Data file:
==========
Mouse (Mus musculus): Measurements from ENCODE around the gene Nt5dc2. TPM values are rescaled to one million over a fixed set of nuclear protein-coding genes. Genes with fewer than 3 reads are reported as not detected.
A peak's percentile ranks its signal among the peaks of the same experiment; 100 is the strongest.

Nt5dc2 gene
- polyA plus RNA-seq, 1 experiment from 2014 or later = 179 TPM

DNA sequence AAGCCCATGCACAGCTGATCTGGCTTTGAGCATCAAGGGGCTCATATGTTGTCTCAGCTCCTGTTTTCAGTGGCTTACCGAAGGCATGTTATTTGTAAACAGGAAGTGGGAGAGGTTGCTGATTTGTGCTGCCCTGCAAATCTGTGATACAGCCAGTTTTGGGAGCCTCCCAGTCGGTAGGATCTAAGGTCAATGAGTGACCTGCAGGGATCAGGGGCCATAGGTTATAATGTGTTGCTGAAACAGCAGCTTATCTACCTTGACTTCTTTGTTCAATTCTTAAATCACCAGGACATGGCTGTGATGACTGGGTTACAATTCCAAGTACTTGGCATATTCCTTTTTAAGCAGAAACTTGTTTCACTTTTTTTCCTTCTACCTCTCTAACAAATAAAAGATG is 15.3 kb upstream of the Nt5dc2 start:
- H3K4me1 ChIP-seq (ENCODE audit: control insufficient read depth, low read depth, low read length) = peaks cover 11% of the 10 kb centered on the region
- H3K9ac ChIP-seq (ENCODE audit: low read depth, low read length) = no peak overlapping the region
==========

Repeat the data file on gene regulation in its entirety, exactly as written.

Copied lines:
Mouse (Mus musculus): Measurements from ENCODE around the gene Nt5dc2. TPM values are rescaled to one million over a fixed set of nuclear protein-coding genes. Genes with fewer than 3 reads are reported as not detected.
A peak's percentile ranks its signal among the peaks of the same experiment; 100 is the strongest.

Nt5dc2 gene
- polyA plus RNA-seq, 1 experiment from 2014 or later = 179 TPM

DNA sequence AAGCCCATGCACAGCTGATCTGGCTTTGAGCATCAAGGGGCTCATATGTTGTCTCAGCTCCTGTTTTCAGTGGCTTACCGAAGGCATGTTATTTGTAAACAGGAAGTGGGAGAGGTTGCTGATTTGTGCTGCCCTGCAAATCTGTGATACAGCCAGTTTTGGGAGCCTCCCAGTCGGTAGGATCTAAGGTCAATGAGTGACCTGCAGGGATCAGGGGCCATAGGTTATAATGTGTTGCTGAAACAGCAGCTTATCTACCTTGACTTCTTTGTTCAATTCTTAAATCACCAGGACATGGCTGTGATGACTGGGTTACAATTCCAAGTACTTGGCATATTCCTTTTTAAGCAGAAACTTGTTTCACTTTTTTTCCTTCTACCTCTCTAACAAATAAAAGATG is 15.3 kb upstream of the Nt5dc2 start:
- H3K4me1 ChIP-seq (ENCODE audit: control insufficient read depth, low read depth, low read length) = peaks cover 11% of the 10 kb centered on the region
- H3K9ac ChIP-seq (ENCODE audit: low read depth, low read length) = no peak overlapping the region